Kennedy says lawmakers will explore Cuomo plate plan in legislative and budgetary sessions

Aug 30, 2019

Count State Senator Timothy Kennedy among those not enthusiastic about Governor Cuomo's recently-announced plan to update New York State license plates, and then require holders of older plates to buy them. But would he, as asked by a fellow local state lawmaker, hold public hearings on the plan?

State Senator Timothy Kennedy, speaking in Buffalo Friday morning.
Credit Michael Mroziak, WBFO

The Buffalo Democrat, who chairs the State Senate's Transportation Committee, was asked for his thoughts following the release of a letter by State Senator Chris Jacobs, urging he host public hearings on the Cuomo plan.

"We're going to be looking at this and many other initiatives throughout the legislative and budgetary process, as we always do," Kennedy said Friday. "Certainly, this is something that we've heard a tremendous amount of community opposition, a lot of questions on. It's something we'll be vetting through the process."

The Cuomo Administration argues that plates ten years or older need to be replaced, as well as more recently-issued plates which have peeled or become defective, in order to ensure New York's growing cashless toll scanning system is able to read those plates.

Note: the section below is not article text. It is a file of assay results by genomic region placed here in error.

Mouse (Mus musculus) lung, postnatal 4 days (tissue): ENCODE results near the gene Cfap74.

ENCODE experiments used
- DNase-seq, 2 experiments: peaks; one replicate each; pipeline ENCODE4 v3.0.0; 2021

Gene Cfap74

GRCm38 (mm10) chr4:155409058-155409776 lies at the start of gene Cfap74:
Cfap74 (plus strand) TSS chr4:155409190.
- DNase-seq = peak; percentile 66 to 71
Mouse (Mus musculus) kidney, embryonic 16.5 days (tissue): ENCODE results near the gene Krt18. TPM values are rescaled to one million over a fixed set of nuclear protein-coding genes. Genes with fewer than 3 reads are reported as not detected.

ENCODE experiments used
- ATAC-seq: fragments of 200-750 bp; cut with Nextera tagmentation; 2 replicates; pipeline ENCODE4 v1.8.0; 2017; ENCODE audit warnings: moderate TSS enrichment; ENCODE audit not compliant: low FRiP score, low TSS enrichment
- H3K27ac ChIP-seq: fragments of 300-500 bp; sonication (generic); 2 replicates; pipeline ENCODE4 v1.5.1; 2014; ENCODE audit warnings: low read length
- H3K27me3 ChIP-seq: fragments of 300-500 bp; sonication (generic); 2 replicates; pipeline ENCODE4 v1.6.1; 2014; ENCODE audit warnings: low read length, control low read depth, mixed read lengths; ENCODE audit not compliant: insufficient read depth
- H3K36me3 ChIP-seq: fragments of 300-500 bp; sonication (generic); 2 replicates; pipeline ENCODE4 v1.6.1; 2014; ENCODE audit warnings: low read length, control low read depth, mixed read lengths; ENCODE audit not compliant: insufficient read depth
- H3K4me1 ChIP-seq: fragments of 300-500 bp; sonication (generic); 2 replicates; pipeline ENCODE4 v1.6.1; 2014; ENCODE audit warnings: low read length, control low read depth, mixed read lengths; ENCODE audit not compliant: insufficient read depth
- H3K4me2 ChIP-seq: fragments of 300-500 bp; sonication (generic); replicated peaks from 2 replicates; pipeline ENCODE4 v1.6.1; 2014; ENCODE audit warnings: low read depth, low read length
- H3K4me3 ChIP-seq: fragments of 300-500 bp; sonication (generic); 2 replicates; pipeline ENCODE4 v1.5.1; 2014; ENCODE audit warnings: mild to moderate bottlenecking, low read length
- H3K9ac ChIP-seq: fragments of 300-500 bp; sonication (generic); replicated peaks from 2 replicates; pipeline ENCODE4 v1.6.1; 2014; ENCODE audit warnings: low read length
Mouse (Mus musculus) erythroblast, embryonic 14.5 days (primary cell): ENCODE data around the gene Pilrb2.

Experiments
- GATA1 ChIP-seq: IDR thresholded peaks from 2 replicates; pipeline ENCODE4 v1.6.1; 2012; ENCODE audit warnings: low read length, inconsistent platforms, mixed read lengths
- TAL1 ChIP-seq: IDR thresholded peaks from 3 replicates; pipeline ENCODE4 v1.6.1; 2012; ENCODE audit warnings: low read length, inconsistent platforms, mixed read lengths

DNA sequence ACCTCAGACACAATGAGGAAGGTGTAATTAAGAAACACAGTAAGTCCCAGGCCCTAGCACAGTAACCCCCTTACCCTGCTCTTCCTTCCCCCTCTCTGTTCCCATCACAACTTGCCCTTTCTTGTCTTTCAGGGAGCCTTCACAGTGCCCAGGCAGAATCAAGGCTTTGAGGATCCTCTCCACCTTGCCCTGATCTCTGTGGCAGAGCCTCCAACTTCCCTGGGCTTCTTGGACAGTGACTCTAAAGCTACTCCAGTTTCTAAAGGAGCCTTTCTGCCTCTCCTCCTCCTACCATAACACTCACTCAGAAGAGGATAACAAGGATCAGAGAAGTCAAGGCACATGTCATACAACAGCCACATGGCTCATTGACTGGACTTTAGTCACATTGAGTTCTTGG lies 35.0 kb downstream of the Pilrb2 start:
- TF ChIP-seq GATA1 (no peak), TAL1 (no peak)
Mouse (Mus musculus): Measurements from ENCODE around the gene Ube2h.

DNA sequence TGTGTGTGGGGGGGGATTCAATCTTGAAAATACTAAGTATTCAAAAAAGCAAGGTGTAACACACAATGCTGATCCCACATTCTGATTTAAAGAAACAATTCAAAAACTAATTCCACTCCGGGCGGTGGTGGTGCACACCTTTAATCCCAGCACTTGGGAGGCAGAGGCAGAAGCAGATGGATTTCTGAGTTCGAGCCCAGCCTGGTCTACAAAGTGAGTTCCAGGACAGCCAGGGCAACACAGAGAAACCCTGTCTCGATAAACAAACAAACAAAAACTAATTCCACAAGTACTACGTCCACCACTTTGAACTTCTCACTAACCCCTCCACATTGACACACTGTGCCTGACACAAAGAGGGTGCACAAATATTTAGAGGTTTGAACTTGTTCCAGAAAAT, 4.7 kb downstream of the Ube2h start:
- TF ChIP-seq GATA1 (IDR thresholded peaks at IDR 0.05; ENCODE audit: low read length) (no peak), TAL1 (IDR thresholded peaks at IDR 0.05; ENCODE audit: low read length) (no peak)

Critics, including New York State Republican Chair Nick Langworthy and State Senator Robert Ortt, say the plan is merely a cash grab by the Cuomo Administration. Some also complain of the voting contest, which ends Monday, to choose from among five proposed new plate designs. One features the downstate bridge, formerly Tappan Zee, which has since been renamed the Mario M. Cuomo Bridge.

While he stopped short of supporting Senator Jacobs' request for public hearings, even Kennedy doesn't like the idea of requiring motorists to buy new license plates if the ones they have now are functioning just fine.

"I've made it clear that I'm with the community, that I don't think the community should be nickel-and-dimed for new product they don't necessarily need," he said. "We need to stand together and get that message out. I think across the state we're hearing that."